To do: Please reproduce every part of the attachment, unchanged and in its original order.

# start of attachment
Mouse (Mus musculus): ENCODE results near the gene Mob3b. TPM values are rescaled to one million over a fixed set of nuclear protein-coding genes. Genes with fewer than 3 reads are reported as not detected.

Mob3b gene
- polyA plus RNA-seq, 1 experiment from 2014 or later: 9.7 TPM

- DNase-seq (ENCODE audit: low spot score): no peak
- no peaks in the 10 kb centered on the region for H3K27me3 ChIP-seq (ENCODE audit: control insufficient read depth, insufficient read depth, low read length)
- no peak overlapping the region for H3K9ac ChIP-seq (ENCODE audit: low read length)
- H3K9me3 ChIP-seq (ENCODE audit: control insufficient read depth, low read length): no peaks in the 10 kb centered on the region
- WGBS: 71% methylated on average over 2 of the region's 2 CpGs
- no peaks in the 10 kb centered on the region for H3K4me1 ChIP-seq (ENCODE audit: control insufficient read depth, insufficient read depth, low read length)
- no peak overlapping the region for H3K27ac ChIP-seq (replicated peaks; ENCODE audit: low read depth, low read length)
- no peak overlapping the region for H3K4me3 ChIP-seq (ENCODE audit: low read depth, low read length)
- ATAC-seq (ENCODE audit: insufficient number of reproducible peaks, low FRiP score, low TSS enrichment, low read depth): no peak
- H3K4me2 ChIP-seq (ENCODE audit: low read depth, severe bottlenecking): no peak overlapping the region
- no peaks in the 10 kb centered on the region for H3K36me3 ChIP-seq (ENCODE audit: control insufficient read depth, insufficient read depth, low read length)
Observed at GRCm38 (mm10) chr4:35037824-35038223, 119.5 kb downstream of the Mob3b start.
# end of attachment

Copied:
Mouse (Mus musculus): ENCODE results near the gene Mob3b. TPM values are rescaled to one million over a fixed set of nuclear protein-coding genes. Genes with fewer than 3 reads are reported as not detected.

Mob3b gene
- polyA plus RNA-seq, 1 experiment from 2014 or later: 9.7 TPM

- DNase-seq (ENCODE audit: low spot score): no peak
- no peaks in the 10 kb centered on the region for H3K27me3 ChIP-seq (ENCODE audit: control insufficient read depth, insufficient read depth, low read length)
- no peak overlapping the region for H3K9ac ChIP-seq (ENCODE audit: low read length)
- H3K9me3 ChIP-seq (ENCODE audit: control insufficient read depth, low read length): no peaks in the 10 kb centered on the region
- WGBS: 71% methylated on average over 2 of the region's 2 CpGs
- no peaks in the 10 kb centered on the region for H3K4me1 ChIP-seq (ENCODE audit: control insufficient read depth, insufficient read depth, low read length)
- no peak overlapping the region for H3K27ac ChIP-seq (replicated peaks; ENCODE audit: low read depth, low read length)
- no peak overlapping the region for H3K4me3 ChIP-seq (ENCODE audit: low read depth, low read length)
- ATAC-seq (ENCODE audit: insufficient number of reproducible peaks, low FRiP score, low TSS enrichment, low read depth): no peak
- H3K4me2 ChIP-seq (ENCODE audit: low read depth, severe bottlenecking): no peak overlapping the region
- no peaks in the 10 kb centered on the region for H3K36me3 ChIP-seq (ENCODE audit: control insufficient read depth, insufficient read depth, low read length)
Observed at GRCm38 (mm10) chr4:35037824-35038223, 119.5 kb downstream of the Mob3b start.